For the sixth consecutive year, fewer Americans are planning on buying a home in the next 12 months than the year before, according to NAHB's latest Housing Trends Report. Only 10 percent of respondents think they may buy a home in the next year, down. For unsettling context, those results were collected before the record high unemployment claims started rolling in late March. Because of this, NAHB says the data reflects sentiments before the full impact of the economic slowdown and stay-at-home orders. See how people responded in your region to get a feel for where Americans stand on homeownership--at least before the latest shoe dropped.
According to NAHB’s latest Housing Trends Report (HTR), the share of adults who are considering purchasing a home in the next 12 months fell to 10% in the first quarter of 2020, down from 17% and 13%, respectively, in the first quarters of 2018 and 2019. This decline marks the sixth consecutive year-over-year drop in the share of American adults planning to buy a home in the year ahead. For the majority of these buyers (61%), this will be their first time buying a home, about the same share as a year earlier (60%).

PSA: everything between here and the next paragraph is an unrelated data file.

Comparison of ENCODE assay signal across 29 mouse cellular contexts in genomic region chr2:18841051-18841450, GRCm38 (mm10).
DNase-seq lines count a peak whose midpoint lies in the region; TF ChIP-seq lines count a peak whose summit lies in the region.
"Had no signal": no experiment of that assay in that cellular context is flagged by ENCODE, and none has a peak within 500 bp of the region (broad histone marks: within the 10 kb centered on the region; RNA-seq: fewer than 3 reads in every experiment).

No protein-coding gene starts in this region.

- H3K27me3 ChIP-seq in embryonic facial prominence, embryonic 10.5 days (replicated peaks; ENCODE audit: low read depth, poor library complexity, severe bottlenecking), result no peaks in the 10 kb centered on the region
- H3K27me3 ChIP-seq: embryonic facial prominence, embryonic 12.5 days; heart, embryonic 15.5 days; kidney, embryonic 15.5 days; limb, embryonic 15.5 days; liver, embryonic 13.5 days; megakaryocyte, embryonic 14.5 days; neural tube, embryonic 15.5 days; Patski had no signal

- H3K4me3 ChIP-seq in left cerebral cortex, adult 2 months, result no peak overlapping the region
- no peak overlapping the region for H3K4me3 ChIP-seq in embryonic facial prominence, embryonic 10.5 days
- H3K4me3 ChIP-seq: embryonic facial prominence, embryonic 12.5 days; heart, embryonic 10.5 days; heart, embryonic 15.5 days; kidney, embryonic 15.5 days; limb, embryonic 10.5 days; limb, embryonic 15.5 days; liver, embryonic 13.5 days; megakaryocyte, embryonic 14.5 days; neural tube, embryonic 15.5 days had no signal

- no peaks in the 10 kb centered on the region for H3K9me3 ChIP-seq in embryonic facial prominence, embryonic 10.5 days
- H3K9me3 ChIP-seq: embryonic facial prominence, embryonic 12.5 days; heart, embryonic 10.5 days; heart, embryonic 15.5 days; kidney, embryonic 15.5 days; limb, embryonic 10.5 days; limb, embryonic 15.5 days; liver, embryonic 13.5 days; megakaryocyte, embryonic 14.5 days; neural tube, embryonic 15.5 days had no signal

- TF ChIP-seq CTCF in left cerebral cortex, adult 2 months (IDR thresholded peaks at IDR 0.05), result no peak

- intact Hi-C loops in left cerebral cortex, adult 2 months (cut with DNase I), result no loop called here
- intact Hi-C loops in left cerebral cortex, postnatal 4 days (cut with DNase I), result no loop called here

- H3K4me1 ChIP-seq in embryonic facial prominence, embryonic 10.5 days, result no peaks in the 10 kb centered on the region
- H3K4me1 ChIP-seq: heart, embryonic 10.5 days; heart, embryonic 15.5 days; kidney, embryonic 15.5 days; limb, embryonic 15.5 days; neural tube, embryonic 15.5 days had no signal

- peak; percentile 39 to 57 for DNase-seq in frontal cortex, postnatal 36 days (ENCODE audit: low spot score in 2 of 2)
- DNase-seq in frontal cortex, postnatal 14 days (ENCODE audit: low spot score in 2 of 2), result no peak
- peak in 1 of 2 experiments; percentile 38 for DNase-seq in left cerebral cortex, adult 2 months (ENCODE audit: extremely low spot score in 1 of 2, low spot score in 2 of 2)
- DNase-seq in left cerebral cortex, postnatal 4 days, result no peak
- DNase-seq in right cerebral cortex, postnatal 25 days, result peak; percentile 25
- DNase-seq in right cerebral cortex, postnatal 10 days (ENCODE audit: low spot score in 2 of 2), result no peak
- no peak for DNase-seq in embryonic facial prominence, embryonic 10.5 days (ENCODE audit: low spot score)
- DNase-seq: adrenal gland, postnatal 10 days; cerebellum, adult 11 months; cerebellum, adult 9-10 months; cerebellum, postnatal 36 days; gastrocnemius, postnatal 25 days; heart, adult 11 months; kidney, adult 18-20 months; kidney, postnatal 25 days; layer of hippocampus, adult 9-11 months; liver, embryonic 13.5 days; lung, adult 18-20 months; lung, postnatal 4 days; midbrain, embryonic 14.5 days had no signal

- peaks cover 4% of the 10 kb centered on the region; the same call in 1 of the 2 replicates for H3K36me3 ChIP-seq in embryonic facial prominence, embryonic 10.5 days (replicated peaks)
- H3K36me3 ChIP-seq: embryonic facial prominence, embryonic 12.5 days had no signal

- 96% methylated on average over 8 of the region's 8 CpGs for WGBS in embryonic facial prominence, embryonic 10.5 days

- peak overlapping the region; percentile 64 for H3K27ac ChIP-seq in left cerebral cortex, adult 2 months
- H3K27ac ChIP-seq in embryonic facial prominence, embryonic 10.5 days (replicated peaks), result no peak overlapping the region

The timing of the data collection for this report is highly consequential. The online survey was in the field from March 17 through March 28, the early stage of the COVID-19 crisis in the US. About 12 million people filed for unemployment benefits in the two weeks immediately after data collection closed. For this reason, we assess that responses in this quarter’s report mostly reflect people’s views prior to the full impact of stay-at-home orders and social distancing restrictions imposed by local and state governments.
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